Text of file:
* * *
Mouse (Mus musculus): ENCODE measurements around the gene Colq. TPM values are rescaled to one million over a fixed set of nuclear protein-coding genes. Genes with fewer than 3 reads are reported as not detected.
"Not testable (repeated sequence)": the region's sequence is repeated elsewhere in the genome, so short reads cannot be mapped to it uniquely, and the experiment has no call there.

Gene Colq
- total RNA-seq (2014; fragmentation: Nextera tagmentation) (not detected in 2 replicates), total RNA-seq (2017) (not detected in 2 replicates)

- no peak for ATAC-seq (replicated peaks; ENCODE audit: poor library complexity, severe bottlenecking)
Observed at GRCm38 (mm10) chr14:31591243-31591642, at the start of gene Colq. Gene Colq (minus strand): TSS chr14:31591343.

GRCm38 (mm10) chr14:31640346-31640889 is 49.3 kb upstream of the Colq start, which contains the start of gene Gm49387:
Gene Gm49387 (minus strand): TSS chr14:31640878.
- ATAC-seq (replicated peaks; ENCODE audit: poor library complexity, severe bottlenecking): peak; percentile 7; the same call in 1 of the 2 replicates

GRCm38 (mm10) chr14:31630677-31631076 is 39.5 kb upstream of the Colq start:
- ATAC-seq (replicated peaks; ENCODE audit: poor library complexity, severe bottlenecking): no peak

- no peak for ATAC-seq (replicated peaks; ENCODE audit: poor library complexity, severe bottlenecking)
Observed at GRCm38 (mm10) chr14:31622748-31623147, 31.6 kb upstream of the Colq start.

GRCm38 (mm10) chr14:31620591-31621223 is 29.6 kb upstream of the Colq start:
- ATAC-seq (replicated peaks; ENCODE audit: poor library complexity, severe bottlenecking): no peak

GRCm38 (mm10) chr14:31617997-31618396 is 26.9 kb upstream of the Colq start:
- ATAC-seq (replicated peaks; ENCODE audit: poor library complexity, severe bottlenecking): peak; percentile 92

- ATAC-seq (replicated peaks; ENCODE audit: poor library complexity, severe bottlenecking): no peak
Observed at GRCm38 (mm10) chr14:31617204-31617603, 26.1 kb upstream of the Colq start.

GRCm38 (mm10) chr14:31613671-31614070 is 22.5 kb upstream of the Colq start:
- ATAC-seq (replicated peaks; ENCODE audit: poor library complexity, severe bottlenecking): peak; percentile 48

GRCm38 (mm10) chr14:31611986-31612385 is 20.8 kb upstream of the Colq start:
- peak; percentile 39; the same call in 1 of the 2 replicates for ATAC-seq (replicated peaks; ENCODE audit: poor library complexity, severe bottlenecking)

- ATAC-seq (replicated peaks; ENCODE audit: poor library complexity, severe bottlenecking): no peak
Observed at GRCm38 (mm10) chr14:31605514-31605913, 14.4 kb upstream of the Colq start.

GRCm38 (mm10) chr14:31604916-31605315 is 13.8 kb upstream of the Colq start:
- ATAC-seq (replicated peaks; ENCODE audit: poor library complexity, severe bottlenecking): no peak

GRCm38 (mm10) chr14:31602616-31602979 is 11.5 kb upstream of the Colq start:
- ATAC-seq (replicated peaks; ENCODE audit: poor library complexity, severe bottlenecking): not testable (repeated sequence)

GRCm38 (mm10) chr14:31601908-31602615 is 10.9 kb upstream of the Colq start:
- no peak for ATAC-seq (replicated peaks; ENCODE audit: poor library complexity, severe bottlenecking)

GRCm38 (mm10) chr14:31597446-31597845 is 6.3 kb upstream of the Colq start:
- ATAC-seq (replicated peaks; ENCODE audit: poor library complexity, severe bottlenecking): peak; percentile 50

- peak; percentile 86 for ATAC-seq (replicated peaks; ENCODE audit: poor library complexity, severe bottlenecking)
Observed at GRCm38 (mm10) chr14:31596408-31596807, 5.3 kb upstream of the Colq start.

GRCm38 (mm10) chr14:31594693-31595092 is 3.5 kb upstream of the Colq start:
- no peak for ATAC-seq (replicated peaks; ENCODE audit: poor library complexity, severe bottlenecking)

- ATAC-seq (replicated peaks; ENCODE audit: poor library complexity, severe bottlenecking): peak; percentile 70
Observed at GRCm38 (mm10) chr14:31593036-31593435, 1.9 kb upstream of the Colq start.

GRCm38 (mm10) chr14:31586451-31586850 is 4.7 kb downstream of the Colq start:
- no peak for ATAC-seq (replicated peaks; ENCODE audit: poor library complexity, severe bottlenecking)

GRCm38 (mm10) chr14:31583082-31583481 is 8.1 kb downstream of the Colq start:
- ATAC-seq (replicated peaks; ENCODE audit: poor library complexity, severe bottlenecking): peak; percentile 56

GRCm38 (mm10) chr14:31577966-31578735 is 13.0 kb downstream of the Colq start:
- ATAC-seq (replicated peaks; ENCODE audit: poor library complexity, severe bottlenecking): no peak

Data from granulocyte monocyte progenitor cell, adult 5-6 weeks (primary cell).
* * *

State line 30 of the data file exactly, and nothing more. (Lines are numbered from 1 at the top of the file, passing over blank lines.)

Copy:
GRCm38 (mm10) chr14:31601908-31602615 is 10.9 kb upstream of the Colq start: